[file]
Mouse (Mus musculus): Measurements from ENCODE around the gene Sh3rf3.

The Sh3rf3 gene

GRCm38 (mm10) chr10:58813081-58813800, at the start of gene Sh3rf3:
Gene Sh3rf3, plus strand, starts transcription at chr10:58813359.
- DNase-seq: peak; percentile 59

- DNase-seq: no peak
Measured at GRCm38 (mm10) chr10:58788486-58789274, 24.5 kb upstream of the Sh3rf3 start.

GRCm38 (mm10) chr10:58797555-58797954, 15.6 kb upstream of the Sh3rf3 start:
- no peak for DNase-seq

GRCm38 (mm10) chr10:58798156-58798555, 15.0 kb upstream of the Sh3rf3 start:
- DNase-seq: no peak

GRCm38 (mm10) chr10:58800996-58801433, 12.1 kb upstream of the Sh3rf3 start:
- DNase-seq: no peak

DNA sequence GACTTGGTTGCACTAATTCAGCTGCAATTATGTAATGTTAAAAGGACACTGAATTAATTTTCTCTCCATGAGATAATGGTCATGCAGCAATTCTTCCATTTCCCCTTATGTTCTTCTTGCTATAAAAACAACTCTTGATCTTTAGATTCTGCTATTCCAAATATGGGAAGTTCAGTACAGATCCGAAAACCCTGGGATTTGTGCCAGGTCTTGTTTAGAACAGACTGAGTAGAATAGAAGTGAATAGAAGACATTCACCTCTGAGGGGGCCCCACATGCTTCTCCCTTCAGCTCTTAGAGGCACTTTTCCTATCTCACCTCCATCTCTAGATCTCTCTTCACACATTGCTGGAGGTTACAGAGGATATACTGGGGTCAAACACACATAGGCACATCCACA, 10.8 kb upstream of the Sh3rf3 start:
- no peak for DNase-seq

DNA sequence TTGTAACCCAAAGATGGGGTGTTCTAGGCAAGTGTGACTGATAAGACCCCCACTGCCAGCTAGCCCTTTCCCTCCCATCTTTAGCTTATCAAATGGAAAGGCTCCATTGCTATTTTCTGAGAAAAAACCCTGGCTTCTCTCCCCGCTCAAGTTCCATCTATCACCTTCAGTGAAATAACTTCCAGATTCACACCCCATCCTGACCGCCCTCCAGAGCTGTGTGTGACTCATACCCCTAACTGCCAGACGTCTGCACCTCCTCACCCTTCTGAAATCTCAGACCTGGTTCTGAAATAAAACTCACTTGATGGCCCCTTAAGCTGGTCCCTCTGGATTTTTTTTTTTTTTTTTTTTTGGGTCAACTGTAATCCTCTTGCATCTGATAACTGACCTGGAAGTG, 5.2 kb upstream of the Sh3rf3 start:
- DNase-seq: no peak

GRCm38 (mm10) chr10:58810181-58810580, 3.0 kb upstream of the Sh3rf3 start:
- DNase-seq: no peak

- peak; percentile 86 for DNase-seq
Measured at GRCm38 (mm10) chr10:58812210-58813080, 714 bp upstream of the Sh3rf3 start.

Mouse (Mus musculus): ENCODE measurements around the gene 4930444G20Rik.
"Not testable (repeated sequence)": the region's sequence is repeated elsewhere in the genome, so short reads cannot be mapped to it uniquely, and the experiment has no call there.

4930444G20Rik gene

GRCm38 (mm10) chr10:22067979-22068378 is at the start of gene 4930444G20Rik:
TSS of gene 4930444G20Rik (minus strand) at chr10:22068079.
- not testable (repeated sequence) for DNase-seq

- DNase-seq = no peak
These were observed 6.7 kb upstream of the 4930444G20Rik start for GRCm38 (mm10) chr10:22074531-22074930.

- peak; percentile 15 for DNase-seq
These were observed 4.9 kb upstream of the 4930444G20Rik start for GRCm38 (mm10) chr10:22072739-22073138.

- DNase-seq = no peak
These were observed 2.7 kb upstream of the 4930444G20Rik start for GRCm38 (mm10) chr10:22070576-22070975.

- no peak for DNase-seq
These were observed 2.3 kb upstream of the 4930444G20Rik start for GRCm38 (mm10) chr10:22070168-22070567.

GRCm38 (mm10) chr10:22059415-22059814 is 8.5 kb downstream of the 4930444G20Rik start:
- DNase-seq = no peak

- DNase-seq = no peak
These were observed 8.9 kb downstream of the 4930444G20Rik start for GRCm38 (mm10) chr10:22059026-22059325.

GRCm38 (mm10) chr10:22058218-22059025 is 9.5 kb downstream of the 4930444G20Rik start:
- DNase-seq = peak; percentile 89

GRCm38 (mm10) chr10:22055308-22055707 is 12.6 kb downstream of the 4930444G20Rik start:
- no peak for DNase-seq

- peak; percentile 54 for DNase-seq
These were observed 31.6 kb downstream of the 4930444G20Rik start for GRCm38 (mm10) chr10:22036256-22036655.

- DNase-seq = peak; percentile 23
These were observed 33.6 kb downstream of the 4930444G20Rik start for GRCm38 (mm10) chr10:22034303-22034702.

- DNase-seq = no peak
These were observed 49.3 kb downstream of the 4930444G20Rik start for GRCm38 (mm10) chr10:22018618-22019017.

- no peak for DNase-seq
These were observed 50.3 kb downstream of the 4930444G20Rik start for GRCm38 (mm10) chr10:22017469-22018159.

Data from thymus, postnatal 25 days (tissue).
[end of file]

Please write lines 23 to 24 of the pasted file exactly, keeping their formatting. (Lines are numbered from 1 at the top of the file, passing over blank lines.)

"Not testable (repeated sequence)": the region's sequence is repeated elsewhere in the genome, so short reads cannot be mapped to it uniquely, and the experiment has no call there.

4930444G20Rik gene